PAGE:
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Protocol Development for Testing Solder Reliability
Protocol Development for Testing Solder Reliability
This paper updates progress in the development of methods for investigating solder joint reliability in a combined environment of vibration and thermal cycle testing.
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Corrosion, Contamination, Data Acquisition, ESD and EOS, Inspection, Measurement, Profiling, Reliability, R&D, RFID, Solder Defects, Test, Tombstoning, X-ray and more.
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Authored By:
John McMahon, Polina Snugovsky, Jeffrey Kennedy, Subramaniam Suthakaran, Russell Brush
Celestica

Joseph Juarez, Milea Kammer
Honeywell

Ivan Straznicky
Curtiss Wright

David Hillman, David Adams
Rockwell Collins

Stephan Meschter
BAE Systems

Doug Perovic
University of Toronto

Summary
This paper updates progress in the development of methods for investigating solder joint reliability in a combined environment of vibration and thermal cycle testing. Since combined environmental testing is an evolving concept, no default approach or standard test protocol currently exists. The need to develop such a protocol arises from the fact that materials may behave differently under combined stress conditions; exhibit different failure modes and impact the overall reliability. Combined environmental testing would therefore provide the closest approximation to actual field conditions and the best means of evaluating the performance capability of solder joints. In developing this protocol, consideration was given to obtain relevant information from both a reliability perspective (number of cycles to failure) as well as micro-structural stand point (at time of failure).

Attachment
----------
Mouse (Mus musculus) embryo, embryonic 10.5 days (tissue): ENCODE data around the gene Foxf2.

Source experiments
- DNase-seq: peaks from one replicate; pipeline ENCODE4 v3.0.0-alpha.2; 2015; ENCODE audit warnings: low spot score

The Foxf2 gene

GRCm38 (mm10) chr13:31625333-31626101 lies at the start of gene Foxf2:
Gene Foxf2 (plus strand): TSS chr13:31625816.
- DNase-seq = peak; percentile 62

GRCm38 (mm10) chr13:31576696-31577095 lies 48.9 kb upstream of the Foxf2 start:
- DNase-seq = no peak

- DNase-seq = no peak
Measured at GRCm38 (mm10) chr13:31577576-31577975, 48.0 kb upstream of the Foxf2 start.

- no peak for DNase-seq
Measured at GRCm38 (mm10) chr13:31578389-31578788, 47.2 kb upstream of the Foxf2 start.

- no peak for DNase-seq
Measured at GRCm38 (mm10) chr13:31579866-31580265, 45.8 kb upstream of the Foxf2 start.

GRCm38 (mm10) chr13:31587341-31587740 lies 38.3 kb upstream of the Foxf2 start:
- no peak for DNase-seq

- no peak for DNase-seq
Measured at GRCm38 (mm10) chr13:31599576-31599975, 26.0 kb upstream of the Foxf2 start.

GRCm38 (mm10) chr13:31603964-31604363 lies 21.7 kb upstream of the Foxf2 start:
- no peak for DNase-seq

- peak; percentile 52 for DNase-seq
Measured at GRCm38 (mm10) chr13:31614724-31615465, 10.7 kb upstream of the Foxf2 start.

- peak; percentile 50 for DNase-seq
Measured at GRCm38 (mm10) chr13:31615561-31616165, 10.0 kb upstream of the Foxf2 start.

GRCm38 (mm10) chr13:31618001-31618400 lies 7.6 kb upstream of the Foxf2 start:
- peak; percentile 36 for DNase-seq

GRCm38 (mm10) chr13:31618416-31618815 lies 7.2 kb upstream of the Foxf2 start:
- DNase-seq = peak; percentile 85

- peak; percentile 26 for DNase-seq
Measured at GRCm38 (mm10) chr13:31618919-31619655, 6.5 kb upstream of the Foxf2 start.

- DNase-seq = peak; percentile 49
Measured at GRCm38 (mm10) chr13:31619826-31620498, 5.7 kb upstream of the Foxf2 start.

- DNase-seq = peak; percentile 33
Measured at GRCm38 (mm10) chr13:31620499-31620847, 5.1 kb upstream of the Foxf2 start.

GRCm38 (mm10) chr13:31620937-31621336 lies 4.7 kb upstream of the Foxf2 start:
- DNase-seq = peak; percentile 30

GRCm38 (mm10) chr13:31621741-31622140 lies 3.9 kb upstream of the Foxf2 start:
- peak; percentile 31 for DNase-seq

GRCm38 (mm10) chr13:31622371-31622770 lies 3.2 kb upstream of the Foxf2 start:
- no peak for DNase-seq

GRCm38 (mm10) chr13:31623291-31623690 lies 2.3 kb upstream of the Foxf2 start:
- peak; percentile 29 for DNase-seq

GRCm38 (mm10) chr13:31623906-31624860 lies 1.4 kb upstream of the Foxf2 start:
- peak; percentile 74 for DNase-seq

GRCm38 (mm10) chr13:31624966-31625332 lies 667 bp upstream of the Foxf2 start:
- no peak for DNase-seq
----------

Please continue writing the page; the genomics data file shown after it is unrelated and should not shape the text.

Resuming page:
Further, in combining the two conditions, time to failure had to be weighed against the overall expected time of the test; when performed alone, vibration testing is often completed within a single day, while thermal cycle testing can take up to six months to complete. Phase 1A of this project is complete and results will be presented to compare the performance of SAC305 alloy on ENIG and OSP solder pad surface coatings. Phase 1B which is in progress will involve isothermal vibration life testing over the range of alloys and temperatures. Phase 2 will then use the information to evaluate, characterize and compare various lower melt, high reliability, Bi-containing alloys against currently used SAC305 and Sn-Pb solders under combined environmental stresses.

Conclusions
Test procedures and data collection systems for isothermal step stress testing have been validated and refined for longer term testing.

Step stress testing of units with resonance frequencies near 50 Hz can generate solder fatigue failure modes at a step length of 100K cycles and step increments of 1G.

Test temperature is the dominant factor in determining expected lifetime under sine wave vibration.

Technology Type is also a significant factor.

Surface Finish is not a significant factor over the range of this testing but the Interaction between Surface finish
and test temperature is significant, affects the basic microstructure and deserves more investigation.

The interaction between test temperature and technology type is dependent on the geometry and mechanical properties of the various components but may also be impacted by the microstructural changes associated with device types.

Initially Published in the SMTA Proceedings

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